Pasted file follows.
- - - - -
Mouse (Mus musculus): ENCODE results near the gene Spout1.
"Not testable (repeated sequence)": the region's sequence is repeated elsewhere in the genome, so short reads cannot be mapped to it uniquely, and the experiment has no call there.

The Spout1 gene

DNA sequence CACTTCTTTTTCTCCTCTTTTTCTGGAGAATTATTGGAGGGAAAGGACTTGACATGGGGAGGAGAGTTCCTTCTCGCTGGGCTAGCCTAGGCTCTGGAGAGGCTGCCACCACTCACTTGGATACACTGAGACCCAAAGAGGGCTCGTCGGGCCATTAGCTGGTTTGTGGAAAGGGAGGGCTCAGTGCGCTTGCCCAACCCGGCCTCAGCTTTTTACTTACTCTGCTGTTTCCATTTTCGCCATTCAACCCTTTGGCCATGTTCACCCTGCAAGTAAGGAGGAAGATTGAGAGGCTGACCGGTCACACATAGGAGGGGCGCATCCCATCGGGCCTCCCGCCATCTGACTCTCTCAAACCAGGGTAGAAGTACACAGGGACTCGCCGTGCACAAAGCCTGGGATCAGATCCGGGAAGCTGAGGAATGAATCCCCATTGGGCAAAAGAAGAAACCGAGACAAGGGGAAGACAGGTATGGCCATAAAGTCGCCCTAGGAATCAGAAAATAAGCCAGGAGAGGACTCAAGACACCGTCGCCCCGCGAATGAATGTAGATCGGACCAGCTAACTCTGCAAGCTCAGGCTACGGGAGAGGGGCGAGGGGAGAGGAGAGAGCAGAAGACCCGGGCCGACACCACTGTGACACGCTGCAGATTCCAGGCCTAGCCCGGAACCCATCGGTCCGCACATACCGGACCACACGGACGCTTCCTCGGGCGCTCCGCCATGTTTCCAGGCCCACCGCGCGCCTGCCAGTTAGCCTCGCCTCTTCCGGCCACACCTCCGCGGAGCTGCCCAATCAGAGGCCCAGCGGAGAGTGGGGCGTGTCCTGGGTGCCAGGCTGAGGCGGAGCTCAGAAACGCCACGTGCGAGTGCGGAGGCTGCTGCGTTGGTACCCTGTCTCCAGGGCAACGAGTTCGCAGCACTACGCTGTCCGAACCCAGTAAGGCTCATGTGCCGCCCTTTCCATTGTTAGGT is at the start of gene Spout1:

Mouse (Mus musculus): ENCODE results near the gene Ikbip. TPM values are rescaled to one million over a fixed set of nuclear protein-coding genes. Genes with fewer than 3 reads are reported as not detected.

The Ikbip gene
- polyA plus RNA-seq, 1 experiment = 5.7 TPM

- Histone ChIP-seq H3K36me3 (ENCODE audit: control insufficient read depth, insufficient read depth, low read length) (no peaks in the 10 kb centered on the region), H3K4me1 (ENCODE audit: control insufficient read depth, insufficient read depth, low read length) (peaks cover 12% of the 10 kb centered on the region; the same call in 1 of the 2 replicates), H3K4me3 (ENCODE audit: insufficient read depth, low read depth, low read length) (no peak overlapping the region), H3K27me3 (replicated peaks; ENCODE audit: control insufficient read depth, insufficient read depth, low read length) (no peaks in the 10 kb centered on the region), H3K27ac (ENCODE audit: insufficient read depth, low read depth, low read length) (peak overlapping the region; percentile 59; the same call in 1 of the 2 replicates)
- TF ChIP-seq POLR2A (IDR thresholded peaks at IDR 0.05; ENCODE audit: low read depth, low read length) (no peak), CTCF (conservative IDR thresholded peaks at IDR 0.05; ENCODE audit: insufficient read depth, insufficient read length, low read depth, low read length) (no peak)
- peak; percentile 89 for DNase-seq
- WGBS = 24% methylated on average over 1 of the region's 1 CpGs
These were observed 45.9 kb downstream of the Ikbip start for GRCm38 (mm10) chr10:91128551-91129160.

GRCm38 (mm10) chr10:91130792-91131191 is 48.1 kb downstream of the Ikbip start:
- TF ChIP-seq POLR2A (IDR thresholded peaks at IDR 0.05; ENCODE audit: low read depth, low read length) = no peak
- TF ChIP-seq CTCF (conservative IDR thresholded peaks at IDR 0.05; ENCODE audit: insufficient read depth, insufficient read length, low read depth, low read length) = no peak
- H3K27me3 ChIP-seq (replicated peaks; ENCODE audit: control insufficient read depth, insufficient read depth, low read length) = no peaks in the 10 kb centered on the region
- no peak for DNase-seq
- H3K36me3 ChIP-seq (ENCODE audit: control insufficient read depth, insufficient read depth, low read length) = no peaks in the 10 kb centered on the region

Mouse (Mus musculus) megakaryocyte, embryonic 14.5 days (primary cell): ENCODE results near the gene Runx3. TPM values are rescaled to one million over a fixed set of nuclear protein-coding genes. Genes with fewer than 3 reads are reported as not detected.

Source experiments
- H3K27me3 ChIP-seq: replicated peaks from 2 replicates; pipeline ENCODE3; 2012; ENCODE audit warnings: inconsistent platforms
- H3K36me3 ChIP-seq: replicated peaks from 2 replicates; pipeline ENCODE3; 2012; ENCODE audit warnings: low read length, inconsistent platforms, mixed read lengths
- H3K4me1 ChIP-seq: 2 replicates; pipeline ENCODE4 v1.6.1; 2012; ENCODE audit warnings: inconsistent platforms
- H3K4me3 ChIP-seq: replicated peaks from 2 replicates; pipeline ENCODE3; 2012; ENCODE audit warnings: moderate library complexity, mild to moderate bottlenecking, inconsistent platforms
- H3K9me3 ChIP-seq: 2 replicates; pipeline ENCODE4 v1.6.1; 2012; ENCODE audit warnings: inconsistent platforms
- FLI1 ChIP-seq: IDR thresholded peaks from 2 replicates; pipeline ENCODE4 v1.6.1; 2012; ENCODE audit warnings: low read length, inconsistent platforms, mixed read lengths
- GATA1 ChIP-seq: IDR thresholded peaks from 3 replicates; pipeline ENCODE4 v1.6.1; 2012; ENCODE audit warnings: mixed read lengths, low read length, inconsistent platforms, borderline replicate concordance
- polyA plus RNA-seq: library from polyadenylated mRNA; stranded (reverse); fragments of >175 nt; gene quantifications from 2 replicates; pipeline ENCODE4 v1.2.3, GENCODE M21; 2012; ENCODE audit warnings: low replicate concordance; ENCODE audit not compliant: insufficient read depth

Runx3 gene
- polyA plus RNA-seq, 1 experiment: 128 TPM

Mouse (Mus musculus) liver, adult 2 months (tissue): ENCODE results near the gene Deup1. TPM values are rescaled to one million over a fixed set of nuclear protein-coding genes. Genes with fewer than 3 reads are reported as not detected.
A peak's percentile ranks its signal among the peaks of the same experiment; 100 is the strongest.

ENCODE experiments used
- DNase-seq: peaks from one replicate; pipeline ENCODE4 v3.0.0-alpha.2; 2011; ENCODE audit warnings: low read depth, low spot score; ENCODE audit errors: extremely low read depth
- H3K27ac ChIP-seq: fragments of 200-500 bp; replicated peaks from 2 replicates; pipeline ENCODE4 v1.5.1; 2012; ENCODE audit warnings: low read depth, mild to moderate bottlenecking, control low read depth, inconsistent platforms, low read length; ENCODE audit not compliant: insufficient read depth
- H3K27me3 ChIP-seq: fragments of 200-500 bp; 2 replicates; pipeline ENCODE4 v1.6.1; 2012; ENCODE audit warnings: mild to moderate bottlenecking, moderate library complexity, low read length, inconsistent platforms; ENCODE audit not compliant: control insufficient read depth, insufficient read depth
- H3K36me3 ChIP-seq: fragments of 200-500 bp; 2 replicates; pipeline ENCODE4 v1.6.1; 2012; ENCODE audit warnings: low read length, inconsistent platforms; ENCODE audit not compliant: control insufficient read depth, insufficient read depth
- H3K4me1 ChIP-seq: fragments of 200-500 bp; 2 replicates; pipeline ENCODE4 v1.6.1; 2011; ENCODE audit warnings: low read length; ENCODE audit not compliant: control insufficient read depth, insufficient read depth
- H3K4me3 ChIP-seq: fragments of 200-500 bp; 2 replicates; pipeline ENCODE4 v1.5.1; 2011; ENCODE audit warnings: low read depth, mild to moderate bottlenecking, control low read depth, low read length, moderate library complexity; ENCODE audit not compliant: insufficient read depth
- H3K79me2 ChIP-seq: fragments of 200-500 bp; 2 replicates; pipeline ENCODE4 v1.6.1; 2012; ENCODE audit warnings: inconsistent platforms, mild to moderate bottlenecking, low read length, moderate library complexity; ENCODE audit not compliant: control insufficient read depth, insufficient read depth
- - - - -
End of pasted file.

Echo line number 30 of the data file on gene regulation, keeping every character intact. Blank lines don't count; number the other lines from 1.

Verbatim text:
- polyA plus RNA-seq, 1 experiment: 128 TPM